The Junk Dealers keep “Doo Doo Doo Doo Doo Heartbreaker” compact, tight, and fast moving. Its switch to blues guitar phrasing and police radio microphone effects offer haunting reflections of the original arrangement but wins over the listener with its bold, interesting reinvention. Bravo.
Only The Bird Mancini Band could serve up the swaggering blues crawler “I Got The Blues” with such taste. Ruby Mancini is raspy, sharp, and rangy, bringing the passion of this song to the forefront from the get go. Her accordion is a great substitute for the smoky organ as it keeps the song packed with emotion. The rhythm section keep smacking the song onward with persistently cool fills.
Mr. Curt & Geoff Pango take “I Am Waiting” to a new place with their quirky duet interpretation. Their voices arrive at that larger than life quality needed to do justice to this kind of material. Acoustic and electric fuzz guitars wrap their two warm melody lines in even greater warmth around the vocals. One could listen to an entire album’s worth of these two, over and over. Their sound here is utterly embraceable.
Glenn Williams & David Roy team up to play “Melody” with a little help from their friends. This down tempo swagger gets its strength from the strong interplay of male vocalists, lead and supporting. Feeling a bit call and response, it lures one in with the way it doubles its hip slickness. A bluesy piano line and a blues drenched guitar phrase help keep this one in a thicket of sultry soulfulness.
Patricia Abreu, Marty White, and John Macey team up to record a lilting, lovely version of “She’s A Rainbow.” Abreu tickles the notes out of her piano with ladylike tenderness while the singers form a lush vocal line with their combined phrasing. The Stones themselves may even find this one exciting for the way this trio manages to create the emotional heights of their song with such sparse arrangement.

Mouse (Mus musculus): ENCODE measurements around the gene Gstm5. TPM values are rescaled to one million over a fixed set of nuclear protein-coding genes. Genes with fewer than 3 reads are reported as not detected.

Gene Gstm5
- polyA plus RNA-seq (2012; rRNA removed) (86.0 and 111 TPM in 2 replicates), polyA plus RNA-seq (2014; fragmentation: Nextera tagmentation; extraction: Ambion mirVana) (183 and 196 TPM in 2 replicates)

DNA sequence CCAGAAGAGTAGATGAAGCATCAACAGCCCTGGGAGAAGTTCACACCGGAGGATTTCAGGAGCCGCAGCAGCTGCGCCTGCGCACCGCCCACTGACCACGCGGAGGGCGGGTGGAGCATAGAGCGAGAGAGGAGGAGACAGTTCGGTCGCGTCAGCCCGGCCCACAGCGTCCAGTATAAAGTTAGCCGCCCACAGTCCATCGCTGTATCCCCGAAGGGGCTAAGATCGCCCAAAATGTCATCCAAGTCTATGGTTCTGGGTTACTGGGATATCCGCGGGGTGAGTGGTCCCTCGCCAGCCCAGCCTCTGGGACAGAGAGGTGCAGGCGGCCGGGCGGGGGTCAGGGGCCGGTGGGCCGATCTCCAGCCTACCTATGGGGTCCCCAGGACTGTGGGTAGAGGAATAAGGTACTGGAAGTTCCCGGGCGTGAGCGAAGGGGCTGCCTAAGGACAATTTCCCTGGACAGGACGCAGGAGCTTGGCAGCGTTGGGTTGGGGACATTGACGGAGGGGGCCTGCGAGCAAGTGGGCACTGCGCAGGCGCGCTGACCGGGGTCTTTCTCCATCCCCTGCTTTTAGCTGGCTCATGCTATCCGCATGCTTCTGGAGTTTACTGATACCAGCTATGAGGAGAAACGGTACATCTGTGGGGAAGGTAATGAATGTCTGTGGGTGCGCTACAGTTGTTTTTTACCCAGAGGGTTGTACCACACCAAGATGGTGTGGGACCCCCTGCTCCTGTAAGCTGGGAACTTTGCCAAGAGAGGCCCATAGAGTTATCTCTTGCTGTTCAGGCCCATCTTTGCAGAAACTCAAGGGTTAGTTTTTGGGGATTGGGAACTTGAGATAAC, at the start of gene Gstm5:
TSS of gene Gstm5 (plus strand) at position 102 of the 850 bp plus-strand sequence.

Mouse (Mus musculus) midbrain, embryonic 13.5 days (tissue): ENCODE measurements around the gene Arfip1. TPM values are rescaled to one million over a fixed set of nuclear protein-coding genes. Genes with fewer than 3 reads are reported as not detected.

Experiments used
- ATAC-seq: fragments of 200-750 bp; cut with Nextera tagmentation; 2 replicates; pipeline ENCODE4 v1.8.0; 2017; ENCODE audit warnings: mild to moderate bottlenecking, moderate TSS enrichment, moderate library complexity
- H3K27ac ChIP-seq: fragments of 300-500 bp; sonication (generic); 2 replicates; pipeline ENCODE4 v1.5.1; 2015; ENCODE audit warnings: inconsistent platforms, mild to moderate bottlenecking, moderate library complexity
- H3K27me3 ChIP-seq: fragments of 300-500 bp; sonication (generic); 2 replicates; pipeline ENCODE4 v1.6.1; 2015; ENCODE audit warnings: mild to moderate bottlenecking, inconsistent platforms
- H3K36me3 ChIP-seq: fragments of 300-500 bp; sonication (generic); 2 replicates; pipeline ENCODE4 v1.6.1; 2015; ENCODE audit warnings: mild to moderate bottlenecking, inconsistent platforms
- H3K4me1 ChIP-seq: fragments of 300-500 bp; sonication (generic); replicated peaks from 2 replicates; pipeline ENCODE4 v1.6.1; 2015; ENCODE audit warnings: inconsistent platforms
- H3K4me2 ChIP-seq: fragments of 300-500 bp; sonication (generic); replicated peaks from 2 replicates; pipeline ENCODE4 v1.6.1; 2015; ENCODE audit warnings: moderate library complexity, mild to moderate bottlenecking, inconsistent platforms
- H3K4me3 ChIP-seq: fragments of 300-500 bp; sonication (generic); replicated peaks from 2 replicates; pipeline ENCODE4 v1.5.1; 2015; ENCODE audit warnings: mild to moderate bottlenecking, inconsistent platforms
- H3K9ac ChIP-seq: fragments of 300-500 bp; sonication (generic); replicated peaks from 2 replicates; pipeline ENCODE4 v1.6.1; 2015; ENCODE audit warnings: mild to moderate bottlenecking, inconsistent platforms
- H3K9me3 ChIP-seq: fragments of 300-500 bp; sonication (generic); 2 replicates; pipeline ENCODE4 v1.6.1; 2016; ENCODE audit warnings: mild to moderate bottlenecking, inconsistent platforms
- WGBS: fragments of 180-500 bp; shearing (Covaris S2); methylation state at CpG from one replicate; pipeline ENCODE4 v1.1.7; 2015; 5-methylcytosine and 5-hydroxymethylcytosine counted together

The Trap Dorz have fun rendering the guitar gruel from the original “19th Nervous Breakdown.” The lead vocal allures with quirky charisma and with a few lyrics adjusted to the 21st century. This take dwells on the twisty lyrical delivery and that gives it strength, since that is where this song truly lives.
“Sway,” as performed by Capital 6, swaggers around with cool authority. Its lead vocal, supremely smooth, captures the moody vibe of the original while keeping its own timbre firmly in place. The instrumentalist really slap it home at the end with vibrant musicianship.
Chillgroove use synths, loops, slide guitar, and clavinet to capture the funky, otherworldly feel of “Dancing With Mr. D.” This mash up of modern electronic instruments and classic rock era guitar and keyboards leave us with something cool and funky in every measure. Listeners will surely be dancing with somebody when they hear this irresistible piece of clever reinvention.
The Abzurdists claim “Sympathy For The Devil” as their own with eerie organ swirls, djembe, and vibraslap. An engaging lead vocal glides majestically over an irresistible mesh of piano, guitar, and rhythm section. The listener can hear every note from every instrument and each player certainly holds the listener’s interest. A jazzy feel flows from the top instruments and backing vocalists while the rhythm boys play that rhythm that girls cannot resist.
Paul McDonough gives his raspy best to his delivery of “Street Fighting Man.” He sings in an understated manner the anthem like lyrics of the original while still making it sound like an anthem. His personal oomph comes from a persistent strength in his voice. The players he’s surrounded himself with here keep the guitar, bass, and keyboard notes humming while his drummer hits it all forward with a pushy momentum.
Men & Volts close out this compilation with the dirge like version of “Moonlight Mile.” This offers a new imagining of the pace and mood of the original. Here, there is even greater darkness in the guitars and the rhythm section keep it vaguely primitive. This succeeds in making the piece even more haunting, dire than the Stones classic itself.
Lowbudget’s new tribute to The Rolling Stones is a must have for fans of The Rolling Stones and fans of the greater-Boston music scene. This double disc set highlights the special qualities of the original songs while highlighting the special qualities of these wonderful local musicians. Well done.